I have family members that climb mountains. I wonder what I would feel if the didn't come home at the estimated time, and after reporting them lost how long I would have hope of fiding them alive. I think realistically a weekend is about as long as they could survive on the mountain a week tops. Though generally when a person goes missing off the mountain it's becuase they had an accident and fell off a cliff or into a creviss and usually the outcome is not good.

sha said...

I would have been tossing such a huge fit after her friend left...no one should be hiking on a trail alone...especially not one that far in the boonies, and especially not a grandma.

Where was her CELL PHONE? And her back up cell phone? And her back up batteries? Did she have a GPS? Sounds rather irresponsible to me?

All that preparation and training and reading and mapping.....

I understand why people are questioning it....what man would allow his wife to keep hiking without her friend, etc. It certainly doesn't mean he did anything wrong, but it is careless.

Anonymous said...

You all think a 70 year old shouldn't hike the AT alone. What about a 15 year old? http://www.ridethenation.org/1415-yro-chipmunks-solo-appalachian-trail-thru-hike-quest.html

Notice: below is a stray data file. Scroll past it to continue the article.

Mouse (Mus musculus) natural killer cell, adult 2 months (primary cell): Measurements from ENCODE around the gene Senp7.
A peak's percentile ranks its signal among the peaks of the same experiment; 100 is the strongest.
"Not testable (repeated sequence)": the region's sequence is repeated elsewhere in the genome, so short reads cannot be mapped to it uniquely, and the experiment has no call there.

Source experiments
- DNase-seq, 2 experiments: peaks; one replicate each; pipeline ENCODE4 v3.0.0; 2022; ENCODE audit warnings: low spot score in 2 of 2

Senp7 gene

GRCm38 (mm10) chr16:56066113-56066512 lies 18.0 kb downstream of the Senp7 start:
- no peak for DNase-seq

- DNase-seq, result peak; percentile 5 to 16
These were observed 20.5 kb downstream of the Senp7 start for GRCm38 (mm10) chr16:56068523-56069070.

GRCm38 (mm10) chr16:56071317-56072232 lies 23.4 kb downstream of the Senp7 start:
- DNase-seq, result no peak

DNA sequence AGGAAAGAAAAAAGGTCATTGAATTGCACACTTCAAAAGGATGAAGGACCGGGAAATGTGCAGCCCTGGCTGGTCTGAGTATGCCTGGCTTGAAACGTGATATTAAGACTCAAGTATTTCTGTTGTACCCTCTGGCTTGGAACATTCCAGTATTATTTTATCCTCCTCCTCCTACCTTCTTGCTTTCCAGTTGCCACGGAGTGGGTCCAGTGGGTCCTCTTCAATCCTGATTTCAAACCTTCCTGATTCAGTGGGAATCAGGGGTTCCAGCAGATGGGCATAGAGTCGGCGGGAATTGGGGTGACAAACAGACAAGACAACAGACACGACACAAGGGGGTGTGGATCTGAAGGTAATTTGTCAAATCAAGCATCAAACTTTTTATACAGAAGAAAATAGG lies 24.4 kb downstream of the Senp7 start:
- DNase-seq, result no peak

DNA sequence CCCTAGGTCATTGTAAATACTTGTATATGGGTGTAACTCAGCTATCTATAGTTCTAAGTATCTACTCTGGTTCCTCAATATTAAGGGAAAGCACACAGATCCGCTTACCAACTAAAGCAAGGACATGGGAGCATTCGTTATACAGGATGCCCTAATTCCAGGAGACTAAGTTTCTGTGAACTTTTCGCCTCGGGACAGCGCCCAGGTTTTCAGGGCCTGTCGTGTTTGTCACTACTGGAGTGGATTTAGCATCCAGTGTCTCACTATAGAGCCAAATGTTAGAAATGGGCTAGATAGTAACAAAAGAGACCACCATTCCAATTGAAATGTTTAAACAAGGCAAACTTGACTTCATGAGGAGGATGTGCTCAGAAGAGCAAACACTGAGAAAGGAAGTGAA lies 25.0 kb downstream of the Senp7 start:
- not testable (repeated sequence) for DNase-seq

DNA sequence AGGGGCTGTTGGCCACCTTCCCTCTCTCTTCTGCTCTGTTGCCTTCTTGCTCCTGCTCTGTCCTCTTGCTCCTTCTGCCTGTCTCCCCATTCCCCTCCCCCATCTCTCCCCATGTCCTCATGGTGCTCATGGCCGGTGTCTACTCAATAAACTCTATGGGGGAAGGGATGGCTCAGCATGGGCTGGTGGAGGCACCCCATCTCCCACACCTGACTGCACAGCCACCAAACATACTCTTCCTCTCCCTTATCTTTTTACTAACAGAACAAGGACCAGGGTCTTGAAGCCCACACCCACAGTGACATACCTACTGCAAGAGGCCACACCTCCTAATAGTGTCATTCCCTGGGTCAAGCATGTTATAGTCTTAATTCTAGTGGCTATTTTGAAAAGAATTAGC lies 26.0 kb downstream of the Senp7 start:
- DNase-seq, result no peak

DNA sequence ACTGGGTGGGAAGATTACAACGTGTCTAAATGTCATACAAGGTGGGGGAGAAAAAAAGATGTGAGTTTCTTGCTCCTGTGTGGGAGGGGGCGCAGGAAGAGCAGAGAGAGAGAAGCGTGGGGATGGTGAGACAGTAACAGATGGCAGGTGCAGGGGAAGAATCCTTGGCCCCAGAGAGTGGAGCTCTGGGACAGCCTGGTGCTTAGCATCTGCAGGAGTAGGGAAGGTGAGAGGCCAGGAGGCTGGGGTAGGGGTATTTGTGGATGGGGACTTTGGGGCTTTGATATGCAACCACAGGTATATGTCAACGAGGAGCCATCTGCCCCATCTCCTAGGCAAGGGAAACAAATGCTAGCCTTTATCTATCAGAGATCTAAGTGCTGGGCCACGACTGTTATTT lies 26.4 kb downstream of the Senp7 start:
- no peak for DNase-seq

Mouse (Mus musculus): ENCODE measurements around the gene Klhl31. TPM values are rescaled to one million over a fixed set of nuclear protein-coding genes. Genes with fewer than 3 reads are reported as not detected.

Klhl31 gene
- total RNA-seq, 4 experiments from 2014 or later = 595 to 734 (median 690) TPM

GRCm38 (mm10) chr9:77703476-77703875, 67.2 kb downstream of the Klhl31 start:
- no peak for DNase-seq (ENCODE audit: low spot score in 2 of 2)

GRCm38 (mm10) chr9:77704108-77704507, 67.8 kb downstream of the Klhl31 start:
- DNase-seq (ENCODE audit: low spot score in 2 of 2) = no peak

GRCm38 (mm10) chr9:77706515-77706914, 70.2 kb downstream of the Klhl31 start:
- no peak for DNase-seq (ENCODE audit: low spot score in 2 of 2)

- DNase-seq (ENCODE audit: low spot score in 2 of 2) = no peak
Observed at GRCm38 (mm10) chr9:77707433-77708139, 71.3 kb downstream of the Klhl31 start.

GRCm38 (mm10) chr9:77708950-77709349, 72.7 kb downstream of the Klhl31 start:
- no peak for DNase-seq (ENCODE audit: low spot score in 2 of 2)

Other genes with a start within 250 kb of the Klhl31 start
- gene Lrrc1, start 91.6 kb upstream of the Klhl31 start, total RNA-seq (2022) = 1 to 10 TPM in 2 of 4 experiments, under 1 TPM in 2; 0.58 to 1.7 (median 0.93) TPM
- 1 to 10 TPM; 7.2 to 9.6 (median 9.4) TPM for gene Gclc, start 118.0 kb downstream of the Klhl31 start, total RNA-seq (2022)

Anonymous said...

The last place, according to reports, that Geraldine was seen I am guessing is the closest place to another country, i.e. Canada, of anywhere on the trail. The crossing there is rural and I think could easily be accomplished on foot. WHo knows what after that, with IDs needed and all, but I would consider this geographic fact as well. I have been on the trail in that area and it is a very well-worn path, very hard to get lost I would think.

Maddy and Molly said...

This is very sad. There are a good number of hikers on the AT, and her husband met her very frequently for resupply.
She had prepared for this hike and had knowledge of the do's and don'ts. This is what the books tell you. She was experienced, had a cell phone, and a whistle, both hanging on front of her pack. She was known to not stray off the trail. Hikers don't usually vanish without a trace. She would have known the protocol to follow once she realized she was off trail. She wasn't a fool.